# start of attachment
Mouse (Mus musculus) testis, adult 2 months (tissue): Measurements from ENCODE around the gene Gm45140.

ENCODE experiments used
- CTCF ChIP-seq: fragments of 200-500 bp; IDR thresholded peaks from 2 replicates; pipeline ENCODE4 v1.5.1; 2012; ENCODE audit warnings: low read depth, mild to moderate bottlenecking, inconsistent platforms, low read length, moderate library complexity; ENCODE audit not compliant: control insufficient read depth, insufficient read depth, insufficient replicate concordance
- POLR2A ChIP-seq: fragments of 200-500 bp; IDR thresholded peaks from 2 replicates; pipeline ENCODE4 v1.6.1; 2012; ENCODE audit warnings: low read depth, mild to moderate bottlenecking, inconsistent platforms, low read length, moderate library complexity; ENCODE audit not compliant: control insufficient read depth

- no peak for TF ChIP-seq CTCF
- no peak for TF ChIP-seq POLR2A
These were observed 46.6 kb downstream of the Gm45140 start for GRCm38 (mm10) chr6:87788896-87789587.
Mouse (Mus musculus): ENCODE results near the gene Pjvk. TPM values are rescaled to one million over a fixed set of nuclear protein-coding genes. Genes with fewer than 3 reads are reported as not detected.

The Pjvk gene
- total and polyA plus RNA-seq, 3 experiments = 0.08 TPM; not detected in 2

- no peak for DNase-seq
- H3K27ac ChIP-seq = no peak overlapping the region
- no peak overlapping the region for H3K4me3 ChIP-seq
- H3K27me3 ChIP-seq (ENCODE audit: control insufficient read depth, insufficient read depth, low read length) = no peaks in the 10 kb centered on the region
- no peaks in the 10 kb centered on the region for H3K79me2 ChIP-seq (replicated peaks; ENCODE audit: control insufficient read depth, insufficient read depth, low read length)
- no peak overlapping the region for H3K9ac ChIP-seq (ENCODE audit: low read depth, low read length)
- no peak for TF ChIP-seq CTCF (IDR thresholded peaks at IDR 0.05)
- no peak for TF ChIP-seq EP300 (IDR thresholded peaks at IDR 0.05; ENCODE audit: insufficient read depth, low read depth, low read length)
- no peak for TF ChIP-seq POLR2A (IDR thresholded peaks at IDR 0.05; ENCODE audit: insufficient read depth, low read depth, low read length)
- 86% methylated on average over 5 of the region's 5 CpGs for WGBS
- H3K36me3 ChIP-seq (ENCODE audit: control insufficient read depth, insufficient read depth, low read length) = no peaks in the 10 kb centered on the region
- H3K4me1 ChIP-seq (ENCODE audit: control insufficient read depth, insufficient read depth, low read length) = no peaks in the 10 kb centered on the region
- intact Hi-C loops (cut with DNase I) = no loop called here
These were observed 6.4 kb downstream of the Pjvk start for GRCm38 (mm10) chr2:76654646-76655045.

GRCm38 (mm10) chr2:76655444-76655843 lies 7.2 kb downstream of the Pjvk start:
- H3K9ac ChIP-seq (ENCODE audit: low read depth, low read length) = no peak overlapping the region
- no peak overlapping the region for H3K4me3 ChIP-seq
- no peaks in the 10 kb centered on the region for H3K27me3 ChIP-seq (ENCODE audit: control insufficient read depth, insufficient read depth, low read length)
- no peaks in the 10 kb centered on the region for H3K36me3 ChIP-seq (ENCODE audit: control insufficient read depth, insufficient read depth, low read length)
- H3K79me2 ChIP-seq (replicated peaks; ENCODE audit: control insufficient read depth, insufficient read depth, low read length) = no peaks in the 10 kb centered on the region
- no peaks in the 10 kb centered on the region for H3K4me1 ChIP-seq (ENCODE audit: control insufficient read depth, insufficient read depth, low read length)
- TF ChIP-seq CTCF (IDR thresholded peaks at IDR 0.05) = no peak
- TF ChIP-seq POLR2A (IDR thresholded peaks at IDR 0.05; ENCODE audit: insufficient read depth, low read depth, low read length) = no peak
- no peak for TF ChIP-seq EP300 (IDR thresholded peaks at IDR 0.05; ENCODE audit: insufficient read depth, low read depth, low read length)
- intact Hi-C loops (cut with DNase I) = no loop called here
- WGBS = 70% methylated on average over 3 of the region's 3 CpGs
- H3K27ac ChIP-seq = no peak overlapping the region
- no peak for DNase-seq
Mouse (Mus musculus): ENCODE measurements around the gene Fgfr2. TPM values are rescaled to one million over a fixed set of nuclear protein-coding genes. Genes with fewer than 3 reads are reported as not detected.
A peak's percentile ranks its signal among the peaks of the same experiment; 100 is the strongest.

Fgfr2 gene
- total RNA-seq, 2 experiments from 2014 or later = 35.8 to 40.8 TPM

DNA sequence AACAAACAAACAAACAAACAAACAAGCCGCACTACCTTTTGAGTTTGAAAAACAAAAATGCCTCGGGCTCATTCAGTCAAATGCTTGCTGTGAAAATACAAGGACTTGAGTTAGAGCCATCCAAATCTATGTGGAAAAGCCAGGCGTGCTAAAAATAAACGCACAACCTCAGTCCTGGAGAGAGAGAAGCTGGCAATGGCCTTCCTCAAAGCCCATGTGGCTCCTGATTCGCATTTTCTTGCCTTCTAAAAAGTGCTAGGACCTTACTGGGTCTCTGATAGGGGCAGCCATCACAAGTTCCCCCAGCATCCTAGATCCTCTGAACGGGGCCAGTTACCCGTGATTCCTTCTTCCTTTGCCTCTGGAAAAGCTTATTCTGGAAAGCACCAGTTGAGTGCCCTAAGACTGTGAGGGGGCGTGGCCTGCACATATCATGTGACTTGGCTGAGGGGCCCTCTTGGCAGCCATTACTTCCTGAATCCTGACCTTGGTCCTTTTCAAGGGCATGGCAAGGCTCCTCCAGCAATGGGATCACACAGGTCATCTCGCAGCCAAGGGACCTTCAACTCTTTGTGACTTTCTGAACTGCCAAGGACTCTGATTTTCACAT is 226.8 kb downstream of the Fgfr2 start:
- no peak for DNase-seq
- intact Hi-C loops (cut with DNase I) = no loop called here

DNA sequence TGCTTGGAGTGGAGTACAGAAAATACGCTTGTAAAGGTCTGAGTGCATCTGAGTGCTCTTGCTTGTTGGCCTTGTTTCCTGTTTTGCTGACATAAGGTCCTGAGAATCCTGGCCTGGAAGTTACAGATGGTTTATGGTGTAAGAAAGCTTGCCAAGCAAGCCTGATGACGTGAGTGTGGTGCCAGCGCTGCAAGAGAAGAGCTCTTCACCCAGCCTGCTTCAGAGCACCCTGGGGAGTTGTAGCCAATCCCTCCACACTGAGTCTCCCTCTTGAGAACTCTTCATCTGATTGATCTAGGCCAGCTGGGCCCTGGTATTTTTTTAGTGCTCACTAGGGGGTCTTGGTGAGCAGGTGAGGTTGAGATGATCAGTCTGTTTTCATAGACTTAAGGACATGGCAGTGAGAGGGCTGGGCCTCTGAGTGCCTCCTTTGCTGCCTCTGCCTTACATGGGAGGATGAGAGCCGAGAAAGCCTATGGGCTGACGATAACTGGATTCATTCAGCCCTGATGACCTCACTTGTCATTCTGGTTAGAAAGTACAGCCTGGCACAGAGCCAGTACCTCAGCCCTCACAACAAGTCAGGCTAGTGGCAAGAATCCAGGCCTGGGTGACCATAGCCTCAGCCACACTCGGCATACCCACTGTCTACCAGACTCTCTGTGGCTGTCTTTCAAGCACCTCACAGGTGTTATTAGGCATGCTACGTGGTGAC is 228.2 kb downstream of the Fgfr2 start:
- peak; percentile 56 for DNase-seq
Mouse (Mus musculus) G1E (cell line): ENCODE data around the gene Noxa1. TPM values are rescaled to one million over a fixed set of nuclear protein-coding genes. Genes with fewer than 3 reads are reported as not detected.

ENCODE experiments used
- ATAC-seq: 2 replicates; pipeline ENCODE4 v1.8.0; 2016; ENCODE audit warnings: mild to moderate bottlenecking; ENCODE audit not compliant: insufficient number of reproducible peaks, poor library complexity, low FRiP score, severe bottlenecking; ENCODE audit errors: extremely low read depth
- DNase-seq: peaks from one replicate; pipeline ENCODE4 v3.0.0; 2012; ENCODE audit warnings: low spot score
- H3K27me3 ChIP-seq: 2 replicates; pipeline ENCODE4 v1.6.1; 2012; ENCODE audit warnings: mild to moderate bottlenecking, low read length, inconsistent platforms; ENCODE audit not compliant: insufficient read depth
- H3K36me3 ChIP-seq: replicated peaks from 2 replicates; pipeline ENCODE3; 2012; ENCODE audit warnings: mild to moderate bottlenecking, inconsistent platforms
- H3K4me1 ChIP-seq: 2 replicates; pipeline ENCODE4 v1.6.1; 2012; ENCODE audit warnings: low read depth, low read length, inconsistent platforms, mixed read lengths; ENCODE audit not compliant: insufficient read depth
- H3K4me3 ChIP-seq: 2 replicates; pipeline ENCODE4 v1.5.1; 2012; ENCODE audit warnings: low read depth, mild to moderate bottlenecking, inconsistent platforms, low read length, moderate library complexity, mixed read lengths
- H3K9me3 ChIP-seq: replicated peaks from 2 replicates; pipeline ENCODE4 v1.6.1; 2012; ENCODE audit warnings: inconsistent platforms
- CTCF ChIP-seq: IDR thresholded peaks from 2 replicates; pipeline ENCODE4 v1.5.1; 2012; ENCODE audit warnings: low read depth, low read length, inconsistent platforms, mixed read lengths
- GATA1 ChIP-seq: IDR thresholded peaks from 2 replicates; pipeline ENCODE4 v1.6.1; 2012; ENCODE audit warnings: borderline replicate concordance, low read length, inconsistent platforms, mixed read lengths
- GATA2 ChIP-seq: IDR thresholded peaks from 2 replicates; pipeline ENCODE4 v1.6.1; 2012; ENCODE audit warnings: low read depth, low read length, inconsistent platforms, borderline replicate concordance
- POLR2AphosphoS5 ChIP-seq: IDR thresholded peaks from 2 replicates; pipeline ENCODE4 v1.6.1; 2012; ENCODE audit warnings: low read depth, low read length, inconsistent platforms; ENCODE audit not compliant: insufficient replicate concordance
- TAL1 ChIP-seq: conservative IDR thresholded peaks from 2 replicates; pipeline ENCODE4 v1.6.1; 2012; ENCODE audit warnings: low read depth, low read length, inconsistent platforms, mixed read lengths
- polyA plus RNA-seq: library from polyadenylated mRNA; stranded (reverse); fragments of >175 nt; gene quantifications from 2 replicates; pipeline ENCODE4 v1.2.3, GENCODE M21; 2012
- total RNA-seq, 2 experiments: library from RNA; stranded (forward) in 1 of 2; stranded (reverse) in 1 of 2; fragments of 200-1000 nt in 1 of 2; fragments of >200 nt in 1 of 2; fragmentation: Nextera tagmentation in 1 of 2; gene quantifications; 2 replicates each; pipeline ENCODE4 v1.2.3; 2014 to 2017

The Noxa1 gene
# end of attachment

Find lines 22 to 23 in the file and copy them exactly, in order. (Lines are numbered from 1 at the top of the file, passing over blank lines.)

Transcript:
- H3K4me1 ChIP-seq (ENCODE audit: control insufficient read depth, insufficient read depth, low read length) = no peaks in the 10 kb centered on the region
- intact Hi-C loops (cut with DNase I) = no loop called here